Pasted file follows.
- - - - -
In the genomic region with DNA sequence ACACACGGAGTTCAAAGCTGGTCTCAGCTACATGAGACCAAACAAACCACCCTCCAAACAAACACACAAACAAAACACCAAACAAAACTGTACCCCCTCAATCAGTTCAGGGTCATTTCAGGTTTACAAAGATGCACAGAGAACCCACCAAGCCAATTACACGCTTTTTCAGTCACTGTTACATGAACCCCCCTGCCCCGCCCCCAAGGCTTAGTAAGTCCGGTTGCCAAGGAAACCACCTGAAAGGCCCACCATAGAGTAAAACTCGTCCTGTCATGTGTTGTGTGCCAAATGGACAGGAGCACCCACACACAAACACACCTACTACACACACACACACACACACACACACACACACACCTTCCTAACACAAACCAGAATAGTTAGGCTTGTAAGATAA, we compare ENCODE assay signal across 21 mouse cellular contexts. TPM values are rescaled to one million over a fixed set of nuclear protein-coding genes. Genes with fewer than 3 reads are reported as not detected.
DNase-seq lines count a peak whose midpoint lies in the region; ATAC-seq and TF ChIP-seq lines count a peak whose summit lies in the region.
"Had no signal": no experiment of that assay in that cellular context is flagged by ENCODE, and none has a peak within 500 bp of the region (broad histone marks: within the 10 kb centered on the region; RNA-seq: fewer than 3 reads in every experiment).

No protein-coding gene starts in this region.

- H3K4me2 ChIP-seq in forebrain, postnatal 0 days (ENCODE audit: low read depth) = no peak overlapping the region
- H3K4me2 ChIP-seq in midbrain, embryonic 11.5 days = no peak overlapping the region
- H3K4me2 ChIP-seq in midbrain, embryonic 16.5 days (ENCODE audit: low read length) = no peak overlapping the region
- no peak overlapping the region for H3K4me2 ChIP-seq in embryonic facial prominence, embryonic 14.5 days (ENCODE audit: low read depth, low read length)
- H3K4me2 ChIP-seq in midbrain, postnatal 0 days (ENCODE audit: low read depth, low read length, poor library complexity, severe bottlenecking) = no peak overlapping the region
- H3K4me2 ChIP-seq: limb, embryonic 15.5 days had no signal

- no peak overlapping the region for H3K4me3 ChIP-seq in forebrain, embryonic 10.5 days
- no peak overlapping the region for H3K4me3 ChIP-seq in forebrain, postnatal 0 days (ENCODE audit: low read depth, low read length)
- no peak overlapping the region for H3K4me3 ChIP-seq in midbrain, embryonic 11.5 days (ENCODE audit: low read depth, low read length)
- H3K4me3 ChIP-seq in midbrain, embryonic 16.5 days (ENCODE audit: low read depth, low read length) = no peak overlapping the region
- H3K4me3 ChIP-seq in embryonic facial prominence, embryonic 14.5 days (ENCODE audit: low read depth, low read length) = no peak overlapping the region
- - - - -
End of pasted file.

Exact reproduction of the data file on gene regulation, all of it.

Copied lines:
In the genomic region with DNA sequence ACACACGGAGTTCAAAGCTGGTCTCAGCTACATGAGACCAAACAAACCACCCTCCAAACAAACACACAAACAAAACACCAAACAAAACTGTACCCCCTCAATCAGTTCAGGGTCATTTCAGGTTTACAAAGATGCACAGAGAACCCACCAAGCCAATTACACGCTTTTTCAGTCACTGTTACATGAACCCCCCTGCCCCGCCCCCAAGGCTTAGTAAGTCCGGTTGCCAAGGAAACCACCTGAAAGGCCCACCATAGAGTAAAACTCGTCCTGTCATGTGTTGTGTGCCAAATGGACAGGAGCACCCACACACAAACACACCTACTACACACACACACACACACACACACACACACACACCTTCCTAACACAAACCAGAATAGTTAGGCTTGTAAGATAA, we compare ENCODE assay signal across 21 mouse cellular contexts. TPM values are rescaled to one million over a fixed set of nuclear protein-coding genes. Genes with fewer than 3 reads are reported as not detected.
DNase-seq lines count a peak whose midpoint lies in the region; ATAC-seq and TF ChIP-seq lines count a peak whose summit lies in the region.
"Had no signal": no experiment of that assay in that cellular context is flagged by ENCODE, and none has a peak within 500 bp of the region (broad histone marks: within the 10 kb centered on the region; RNA-seq: fewer than 3 reads in every experiment).

No protein-coding gene starts in this region.

- H3K4me2 ChIP-seq in forebrain, postnatal 0 days (ENCODE audit: low read depth) = no peak overlapping the region
- H3K4me2 ChIP-seq in midbrain, embryonic 11.5 days = no peak overlapping the region
- H3K4me2 ChIP-seq in midbrain, embryonic 16.5 days (ENCODE audit: low read length) = no peak overlapping the region
- no peak overlapping the region for H3K4me2 ChIP-seq in embryonic facial prominence, embryonic 14.5 days (ENCODE audit: low read depth, low read length)
- H3K4me2 ChIP-seq in midbrain, postnatal 0 days (ENCODE audit: low read depth, low read length, poor library complexity, severe bottlenecking) = no peak overlapping the region
- H3K4me2 ChIP-seq: limb, embryonic 15.5 days had no signal

- no peak overlapping the region for H3K4me3 ChIP-seq in forebrain, embryonic 10.5 days
- no peak overlapping the region for H3K4me3 ChIP-seq in forebrain, postnatal 0 days (ENCODE audit: low read depth, low read length)
- no peak overlapping the region for H3K4me3 ChIP-seq in midbrain, embryonic 11.5 days (ENCODE audit: low read depth, low read length)
- H3K4me3 ChIP-seq in midbrain, embryonic 16.5 days (ENCODE audit: low read depth, low read length) = no peak overlapping the region
- H3K4me3 ChIP-seq in embryonic facial prominence, embryonic 14.5 days (ENCODE audit: low read depth, low read length) = no peak overlapping the region